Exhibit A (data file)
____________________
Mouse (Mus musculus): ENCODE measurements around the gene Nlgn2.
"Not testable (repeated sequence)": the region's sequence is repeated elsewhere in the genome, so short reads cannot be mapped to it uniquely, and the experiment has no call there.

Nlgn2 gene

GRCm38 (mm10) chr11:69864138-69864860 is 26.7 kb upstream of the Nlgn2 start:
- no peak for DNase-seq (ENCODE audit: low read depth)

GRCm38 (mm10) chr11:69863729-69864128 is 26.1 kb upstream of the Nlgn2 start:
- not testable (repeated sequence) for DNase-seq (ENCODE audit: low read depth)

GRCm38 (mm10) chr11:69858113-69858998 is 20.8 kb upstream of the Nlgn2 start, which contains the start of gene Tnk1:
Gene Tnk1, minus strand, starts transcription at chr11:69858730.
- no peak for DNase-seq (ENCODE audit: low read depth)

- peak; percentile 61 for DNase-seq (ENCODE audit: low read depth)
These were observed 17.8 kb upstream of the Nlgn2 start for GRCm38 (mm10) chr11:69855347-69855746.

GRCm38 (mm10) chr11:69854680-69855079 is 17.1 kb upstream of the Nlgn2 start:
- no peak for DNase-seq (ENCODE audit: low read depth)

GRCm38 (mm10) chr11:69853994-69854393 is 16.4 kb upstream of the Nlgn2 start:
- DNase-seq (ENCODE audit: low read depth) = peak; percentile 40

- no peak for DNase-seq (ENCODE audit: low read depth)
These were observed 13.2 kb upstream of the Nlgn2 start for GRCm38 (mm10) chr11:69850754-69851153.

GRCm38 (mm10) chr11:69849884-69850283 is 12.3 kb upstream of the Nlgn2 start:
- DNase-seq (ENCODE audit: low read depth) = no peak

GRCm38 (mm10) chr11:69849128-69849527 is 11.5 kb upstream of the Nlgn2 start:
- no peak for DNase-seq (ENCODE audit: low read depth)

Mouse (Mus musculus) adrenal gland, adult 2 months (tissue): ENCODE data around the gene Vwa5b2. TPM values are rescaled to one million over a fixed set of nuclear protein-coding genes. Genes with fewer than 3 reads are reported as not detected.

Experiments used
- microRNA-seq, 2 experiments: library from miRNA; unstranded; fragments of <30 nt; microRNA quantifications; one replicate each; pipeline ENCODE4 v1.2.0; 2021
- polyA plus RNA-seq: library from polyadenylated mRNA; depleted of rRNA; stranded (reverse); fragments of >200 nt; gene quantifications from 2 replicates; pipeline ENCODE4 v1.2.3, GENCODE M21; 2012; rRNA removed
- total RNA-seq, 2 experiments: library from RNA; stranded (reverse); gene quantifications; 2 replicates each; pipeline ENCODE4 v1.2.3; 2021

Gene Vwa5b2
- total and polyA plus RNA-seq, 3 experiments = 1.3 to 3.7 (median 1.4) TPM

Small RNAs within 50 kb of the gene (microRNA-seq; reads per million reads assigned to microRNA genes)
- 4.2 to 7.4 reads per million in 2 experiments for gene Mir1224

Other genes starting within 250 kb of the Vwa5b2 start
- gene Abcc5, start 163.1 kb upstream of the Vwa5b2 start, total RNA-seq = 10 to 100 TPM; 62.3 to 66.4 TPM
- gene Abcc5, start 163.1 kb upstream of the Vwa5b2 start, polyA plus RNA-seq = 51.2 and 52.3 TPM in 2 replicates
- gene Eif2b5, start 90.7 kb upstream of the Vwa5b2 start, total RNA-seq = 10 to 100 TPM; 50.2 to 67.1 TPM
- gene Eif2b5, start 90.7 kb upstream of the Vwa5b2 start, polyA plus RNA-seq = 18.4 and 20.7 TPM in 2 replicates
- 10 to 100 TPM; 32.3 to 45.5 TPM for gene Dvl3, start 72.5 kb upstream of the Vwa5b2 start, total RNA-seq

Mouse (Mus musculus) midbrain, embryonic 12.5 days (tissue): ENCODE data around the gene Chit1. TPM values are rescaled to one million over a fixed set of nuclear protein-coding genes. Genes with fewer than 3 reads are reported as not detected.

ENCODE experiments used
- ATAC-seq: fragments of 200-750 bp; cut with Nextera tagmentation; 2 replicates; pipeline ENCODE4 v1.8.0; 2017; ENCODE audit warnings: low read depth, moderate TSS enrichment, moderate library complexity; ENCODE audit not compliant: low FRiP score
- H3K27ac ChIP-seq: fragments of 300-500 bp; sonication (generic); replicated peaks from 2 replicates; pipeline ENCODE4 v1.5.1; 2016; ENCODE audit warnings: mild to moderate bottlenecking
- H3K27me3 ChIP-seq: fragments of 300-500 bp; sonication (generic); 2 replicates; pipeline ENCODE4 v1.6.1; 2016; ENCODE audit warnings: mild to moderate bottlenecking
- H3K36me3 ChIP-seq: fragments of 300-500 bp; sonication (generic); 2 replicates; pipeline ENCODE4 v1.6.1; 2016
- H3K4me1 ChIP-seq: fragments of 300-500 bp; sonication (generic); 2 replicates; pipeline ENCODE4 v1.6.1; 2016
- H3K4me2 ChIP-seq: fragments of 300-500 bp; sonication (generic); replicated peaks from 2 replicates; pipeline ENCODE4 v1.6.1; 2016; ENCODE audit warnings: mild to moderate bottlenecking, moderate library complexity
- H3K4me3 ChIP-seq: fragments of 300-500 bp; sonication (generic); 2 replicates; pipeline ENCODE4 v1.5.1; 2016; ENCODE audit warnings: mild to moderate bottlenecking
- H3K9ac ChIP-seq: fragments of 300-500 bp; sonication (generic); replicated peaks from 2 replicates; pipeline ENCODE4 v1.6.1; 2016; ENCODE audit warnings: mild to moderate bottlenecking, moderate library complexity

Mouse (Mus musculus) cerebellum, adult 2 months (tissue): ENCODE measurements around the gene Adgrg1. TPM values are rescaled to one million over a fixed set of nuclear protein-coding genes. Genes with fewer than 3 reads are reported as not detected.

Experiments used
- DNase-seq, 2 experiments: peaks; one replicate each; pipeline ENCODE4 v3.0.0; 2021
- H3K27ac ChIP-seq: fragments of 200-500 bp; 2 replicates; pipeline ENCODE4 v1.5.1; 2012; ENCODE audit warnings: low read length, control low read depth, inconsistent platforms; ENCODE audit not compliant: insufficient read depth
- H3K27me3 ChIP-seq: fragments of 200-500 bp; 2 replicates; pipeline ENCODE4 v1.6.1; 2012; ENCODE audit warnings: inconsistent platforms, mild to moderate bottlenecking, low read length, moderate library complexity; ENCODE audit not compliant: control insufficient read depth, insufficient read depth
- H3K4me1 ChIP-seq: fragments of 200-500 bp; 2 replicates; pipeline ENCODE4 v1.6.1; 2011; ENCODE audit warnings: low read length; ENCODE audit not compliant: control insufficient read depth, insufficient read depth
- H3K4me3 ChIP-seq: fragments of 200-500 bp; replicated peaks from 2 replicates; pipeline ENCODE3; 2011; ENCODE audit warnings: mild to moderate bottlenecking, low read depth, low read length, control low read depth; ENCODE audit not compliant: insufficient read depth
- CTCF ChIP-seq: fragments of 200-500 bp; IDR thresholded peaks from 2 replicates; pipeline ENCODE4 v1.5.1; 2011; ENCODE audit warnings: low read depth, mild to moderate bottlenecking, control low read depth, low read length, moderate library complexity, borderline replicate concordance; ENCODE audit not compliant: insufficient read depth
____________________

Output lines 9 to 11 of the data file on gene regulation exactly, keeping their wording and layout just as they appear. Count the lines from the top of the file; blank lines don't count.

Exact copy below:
Gene Tnk1, minus strand, starts transcription at chr11:69858730.
- no peak for DNase-seq (ENCODE audit: low read depth)

- peak; percentile 61 for DNase-seq (ENCODE audit: low read depth)